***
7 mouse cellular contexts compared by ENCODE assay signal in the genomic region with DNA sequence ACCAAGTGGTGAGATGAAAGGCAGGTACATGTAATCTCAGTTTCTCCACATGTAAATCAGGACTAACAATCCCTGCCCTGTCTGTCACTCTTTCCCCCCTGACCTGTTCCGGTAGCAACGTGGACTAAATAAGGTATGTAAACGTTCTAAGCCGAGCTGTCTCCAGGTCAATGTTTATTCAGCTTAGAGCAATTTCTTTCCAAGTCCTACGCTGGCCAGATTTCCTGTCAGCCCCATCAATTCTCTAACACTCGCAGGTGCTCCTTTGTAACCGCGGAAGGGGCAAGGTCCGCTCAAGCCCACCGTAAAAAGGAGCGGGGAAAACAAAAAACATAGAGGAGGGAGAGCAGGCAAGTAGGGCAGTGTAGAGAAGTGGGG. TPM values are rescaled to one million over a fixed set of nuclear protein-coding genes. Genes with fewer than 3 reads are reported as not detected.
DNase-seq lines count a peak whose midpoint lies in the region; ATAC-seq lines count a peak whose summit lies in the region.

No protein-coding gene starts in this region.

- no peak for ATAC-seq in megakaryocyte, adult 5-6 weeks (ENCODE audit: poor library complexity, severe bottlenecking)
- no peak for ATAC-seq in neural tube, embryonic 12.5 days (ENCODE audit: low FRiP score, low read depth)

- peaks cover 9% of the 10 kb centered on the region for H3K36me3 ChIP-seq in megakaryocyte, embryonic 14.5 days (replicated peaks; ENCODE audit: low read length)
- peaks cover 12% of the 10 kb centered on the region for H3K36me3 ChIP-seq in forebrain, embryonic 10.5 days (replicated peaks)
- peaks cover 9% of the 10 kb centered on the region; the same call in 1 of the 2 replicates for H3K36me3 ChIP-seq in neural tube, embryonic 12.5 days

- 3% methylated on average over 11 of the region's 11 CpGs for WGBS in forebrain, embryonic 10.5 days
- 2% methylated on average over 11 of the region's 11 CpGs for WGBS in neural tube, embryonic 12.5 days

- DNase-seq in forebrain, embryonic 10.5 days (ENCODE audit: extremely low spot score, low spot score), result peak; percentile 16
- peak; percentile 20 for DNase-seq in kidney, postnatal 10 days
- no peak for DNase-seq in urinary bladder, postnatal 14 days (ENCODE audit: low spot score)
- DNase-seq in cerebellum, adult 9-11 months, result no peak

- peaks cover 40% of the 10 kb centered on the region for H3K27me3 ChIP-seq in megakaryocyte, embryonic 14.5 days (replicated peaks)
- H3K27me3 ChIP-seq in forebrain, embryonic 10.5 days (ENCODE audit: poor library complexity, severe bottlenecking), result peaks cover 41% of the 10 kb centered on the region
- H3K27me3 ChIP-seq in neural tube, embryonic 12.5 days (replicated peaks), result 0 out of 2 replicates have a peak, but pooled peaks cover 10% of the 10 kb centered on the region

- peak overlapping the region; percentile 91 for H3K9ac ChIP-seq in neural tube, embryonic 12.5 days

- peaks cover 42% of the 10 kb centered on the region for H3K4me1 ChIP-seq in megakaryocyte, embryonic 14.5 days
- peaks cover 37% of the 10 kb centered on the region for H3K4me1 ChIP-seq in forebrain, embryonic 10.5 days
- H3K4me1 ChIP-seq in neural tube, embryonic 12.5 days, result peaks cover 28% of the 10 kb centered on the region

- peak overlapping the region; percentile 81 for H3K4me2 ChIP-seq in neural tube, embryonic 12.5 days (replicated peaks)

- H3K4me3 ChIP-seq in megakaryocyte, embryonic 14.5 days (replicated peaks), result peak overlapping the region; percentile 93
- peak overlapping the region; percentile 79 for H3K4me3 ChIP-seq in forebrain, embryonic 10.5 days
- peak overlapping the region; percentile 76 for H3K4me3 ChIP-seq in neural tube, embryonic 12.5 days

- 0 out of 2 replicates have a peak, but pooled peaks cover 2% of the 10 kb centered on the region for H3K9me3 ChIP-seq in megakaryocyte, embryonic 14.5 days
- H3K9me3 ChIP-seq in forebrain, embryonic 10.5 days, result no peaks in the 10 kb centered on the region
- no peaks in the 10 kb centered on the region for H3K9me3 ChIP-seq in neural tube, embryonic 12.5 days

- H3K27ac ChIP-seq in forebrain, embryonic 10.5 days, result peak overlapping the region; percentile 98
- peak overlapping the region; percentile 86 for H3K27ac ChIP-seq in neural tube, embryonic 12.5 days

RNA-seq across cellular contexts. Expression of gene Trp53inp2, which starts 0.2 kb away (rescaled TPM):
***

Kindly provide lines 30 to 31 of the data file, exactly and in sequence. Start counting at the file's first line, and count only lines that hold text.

- peak overlapping the region; percentile 86 for H3K27ac ChIP-seq in neural tube, embryonic 12.5 days

RNA-seq across cellular contexts. Expression of gene Trp53inp2, which starts 0.2 kb away (rescaled TPM):